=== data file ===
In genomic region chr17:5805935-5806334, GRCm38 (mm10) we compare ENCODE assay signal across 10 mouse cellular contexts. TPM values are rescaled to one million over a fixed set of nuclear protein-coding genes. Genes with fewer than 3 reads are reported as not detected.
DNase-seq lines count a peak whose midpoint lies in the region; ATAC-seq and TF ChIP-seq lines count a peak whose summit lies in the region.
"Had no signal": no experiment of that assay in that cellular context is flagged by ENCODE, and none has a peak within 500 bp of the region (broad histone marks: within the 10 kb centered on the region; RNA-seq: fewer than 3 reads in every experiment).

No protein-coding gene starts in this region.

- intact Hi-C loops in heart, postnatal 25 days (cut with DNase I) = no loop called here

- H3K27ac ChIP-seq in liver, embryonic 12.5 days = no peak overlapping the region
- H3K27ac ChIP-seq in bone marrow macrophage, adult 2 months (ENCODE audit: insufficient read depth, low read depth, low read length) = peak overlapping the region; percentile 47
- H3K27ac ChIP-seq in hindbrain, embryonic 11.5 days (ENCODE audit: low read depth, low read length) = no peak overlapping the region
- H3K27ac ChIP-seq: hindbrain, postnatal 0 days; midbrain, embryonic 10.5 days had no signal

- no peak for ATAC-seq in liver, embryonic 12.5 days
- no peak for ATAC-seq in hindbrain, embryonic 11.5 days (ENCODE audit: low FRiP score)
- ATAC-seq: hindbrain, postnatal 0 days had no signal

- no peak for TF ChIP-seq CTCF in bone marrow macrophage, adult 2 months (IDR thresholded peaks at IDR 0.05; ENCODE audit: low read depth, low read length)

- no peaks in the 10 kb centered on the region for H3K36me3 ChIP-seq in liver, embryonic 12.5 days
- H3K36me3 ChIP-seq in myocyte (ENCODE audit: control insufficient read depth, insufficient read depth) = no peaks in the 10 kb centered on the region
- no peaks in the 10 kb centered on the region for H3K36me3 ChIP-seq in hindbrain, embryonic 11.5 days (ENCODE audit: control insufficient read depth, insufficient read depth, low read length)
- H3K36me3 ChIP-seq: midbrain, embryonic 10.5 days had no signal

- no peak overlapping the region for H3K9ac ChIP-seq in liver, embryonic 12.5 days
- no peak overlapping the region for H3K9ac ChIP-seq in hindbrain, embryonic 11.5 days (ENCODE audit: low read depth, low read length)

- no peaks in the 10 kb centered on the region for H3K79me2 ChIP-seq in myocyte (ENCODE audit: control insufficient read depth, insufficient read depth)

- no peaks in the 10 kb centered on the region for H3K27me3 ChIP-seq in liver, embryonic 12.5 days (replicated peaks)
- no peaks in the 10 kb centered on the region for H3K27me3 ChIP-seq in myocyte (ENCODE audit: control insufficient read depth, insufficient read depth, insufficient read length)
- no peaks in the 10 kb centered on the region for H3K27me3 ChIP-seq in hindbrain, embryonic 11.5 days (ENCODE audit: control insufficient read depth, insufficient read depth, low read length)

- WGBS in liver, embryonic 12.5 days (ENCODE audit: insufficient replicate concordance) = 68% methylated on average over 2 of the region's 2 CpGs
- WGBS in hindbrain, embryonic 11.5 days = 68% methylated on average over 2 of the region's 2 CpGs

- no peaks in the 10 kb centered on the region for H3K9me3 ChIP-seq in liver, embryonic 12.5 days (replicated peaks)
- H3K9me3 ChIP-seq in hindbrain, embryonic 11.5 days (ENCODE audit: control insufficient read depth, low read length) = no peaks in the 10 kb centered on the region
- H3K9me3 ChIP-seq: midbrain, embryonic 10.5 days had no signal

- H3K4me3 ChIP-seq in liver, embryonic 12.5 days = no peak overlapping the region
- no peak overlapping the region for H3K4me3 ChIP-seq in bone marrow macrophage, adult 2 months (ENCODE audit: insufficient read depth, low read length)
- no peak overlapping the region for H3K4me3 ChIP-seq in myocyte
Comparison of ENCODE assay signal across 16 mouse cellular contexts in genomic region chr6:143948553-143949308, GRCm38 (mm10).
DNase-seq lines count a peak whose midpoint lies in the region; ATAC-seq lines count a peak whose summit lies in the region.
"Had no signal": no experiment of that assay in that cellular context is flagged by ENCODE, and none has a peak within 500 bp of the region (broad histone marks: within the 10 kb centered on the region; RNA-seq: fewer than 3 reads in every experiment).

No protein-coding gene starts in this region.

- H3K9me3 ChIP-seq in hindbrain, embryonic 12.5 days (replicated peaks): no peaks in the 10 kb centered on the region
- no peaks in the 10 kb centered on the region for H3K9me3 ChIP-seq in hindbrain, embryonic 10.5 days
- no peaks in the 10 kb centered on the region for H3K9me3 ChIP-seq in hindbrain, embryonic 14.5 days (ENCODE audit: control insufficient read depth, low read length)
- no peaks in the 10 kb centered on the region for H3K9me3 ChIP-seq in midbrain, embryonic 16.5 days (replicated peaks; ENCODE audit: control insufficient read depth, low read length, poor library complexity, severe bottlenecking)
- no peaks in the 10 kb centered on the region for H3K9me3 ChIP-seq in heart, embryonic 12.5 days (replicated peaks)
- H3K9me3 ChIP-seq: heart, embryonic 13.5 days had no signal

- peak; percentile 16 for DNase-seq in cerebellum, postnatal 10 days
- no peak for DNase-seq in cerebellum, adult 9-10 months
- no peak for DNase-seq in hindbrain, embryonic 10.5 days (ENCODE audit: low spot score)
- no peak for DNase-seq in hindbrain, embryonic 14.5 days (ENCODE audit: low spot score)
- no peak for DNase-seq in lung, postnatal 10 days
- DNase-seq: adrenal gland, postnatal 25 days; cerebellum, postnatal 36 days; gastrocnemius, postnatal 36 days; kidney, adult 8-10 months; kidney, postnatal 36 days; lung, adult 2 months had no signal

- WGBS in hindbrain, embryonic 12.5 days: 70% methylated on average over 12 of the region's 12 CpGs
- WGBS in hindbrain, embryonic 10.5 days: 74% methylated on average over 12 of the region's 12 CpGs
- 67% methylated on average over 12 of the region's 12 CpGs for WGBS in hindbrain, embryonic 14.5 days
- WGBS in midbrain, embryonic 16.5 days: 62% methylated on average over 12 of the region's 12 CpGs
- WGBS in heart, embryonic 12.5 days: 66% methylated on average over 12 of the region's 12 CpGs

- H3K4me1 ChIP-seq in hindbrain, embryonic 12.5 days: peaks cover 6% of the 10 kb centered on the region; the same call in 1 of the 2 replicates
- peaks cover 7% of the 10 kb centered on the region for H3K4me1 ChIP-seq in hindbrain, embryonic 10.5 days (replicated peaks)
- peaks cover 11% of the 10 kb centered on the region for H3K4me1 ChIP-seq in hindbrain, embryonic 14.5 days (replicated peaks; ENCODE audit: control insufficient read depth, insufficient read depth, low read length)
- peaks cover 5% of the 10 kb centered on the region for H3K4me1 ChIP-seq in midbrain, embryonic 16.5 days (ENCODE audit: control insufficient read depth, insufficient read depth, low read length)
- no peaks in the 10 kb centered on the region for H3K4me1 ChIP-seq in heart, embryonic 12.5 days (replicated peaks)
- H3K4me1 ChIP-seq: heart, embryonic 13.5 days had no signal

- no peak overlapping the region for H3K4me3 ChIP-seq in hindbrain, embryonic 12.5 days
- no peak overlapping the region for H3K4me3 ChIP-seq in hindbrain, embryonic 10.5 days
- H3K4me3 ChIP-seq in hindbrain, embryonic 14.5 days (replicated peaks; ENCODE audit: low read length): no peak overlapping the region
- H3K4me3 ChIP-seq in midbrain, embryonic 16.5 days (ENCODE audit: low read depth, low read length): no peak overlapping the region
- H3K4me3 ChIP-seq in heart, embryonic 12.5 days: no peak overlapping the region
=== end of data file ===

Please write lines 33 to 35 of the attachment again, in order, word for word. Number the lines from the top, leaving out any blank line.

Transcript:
DNase-seq lines count a peak whose midpoint lies in the region; ATAC-seq lines count a peak whose summit lies in the region.
"Had no signal": no experiment of that assay in that cellular context is flagged by ENCODE, and none has a peak within 500 bp of the region (broad histone marks: within the 10 kb centered on the region; RNA-seq: fewer than 3 reads in every experiment).

No protein-coding gene starts in this region.